Intimate and Personal Relationships

Attracting new, interesting people into your life may start the two of you off as friends and then work its way into a business or personal relationship – depending on what you’re looking for. If you are trying to begin a new intimate relationship with someone, you will impress them by being confident in your abilities, your skills, and your knowledge. This doesn’t mean boasting about achievements or showing off talents (confidence is not the same as arrogance). But it does mean that if you can show the person you’re interested in that you believe in yourself, they will also believe in you.

Setting boundaries, stating strong opinions, and being willing to listen and learn from others are all ways to show belief in yourself, and in your interest in growing as a person. By showing your romantic interest that you are secure in your individuality you will keep them interested in you. They may wonder what gives you your inner strength and how you use that strength to better others around you. Use any opportunity given to learn from your sweetheart. Rather than seeing your lack of knowledge as a “weakness” or “insecurity,” they will likely be impressed by your willingness to learn, trust in their expertise, and confidence in your own potential.

If you’re already in a relationship, you can use confidence to build up and strengthen it so it can be happier, healthier, and more intimate. Again, one of the best things you can do is give what you expect to get – so be loving, supporting, and complimentary to your significant other. Be communicative about what you want and ask what it is they want from you. When you tell your sweetheart that you believe in him or her, he or she will be able to support and believe in you as well.

Passion is bred by mutual respect and understanding, and confidence that you’re doing the right thing by investing time and emotion into a relationship with another person is a sure way to lead to invigorating passion. You can install that confidence in the other person by being confident in yourself.



About The Author: Diggy is a confident, successful young man who is his own boss, travels the world and has fantastic friends and relationships. He uses his own experience to teach others how to be confident and even has a special section with confidence tips for women. If you want to become more confident or even super confident, subscribe to Diggy's Flawless Confidence newsletter.


positively present picks: week of july 23, 2012

 


 

 

 

 

 

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"Progress is impossible without change,
and those who cannot change their minds
cannot change anything."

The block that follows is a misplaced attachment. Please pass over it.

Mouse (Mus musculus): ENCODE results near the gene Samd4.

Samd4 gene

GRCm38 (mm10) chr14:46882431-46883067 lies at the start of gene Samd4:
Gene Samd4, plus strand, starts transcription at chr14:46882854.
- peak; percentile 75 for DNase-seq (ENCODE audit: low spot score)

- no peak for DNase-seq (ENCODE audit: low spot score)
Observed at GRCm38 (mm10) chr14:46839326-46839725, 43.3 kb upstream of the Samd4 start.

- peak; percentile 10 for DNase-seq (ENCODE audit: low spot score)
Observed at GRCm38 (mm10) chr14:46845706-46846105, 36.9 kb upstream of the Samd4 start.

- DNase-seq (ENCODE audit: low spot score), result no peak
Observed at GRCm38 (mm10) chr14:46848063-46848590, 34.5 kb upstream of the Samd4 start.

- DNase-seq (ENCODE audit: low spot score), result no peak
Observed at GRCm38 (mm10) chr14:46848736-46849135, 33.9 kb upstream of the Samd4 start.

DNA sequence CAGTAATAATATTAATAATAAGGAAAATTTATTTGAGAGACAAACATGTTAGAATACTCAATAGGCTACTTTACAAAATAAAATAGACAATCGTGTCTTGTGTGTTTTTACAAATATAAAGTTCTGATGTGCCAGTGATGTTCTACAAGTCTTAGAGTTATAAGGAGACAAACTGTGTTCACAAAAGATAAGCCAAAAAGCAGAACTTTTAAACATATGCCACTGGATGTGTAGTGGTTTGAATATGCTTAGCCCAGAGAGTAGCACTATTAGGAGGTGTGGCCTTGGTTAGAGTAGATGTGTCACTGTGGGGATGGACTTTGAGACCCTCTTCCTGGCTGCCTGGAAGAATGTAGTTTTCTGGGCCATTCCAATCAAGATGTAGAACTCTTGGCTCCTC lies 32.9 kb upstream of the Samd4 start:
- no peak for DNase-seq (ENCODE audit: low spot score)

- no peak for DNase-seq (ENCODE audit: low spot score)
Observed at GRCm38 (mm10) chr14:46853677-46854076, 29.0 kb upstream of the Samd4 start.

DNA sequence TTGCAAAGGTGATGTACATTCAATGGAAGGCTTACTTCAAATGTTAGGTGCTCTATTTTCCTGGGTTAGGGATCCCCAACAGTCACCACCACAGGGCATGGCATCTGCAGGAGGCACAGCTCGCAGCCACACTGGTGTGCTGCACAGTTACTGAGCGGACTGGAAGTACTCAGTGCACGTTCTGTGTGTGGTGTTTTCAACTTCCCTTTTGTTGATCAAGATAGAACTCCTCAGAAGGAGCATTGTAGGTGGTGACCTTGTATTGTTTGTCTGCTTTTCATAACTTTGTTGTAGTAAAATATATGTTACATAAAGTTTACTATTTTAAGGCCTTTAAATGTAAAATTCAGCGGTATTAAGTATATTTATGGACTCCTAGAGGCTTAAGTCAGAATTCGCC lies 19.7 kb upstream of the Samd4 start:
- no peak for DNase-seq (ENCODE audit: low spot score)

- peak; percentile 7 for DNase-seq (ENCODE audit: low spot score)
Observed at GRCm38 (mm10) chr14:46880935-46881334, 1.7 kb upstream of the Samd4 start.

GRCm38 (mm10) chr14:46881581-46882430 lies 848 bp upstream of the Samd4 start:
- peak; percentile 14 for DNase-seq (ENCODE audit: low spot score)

George Bernard Shaw 



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TED Books : short, electronic books (discovered via SwissMiss)

We Love Typography : the go-to site for all you type addicts

The Internet Flowchart : a perfect depiction of my daily routine

Tiny Wisdom Ebook Series : advice for everything. so awesome! 

Letters to My Younger Self : my letter was featured. yay! 

Best of Draw Something : such talented iPhone artists

Work Happy Now book : struggling at work? check this out. 

7 Lessons on Living Right from Stephen Covey : excellent advice

Summer swing : I'd like to spend my life sitting here


Check out this week's Positively Present playlist on YouTube.


"October"  –  The Helio Sequence
"Cotton Flower"  –  Future Islands
"All of Me"  –  Tanlines
"Handwritten"  –  The Gaslight Anthem
"Unwanted"  –  The Strange Familiar
"Walk with Me"  –  Memoryhouse
"Octopus"  –  Bloc Party 
"Stars"  –  Grace Potter & the Noturnals 
"Fairytale"  –  Sara Bareilles
"Carried Away"  –  Passion Pit
"Hands in the Air"  –  Timbaland
"Storms"  –  Best Coast
"Can't Bring Me Down"  –  Megan Joy 



 

The Paris Wife: A Novel
Paula McLain

The Designer's Desktop Manual
Jason Simmons 

Ariel: The Restored Edition
Sylvia Plath 


how to have hope in a broken world

 

 

 

Over the weekend, one of the deadliest mass shootings took place at a "The Dark Knight Rises" movie showing. Though I live far from Aurora, Colorado, where the shooting took place, I was deeply moved by tragedy. Sadly, this wasn't the first mass shooting I'd heard about on the news -- I still can recall those broadcasts flashing images of Columbine, the DC Sniper, VA Tech -- but this one seemed different. Perhaps the nature of where it took place is what left me so stunned. A movie theatre is a place for enjoyment -- and, more importantly, for escape from the troubles of the real world -- and to have something so horrific happen in a place of imagination and escape just seems even more tragic.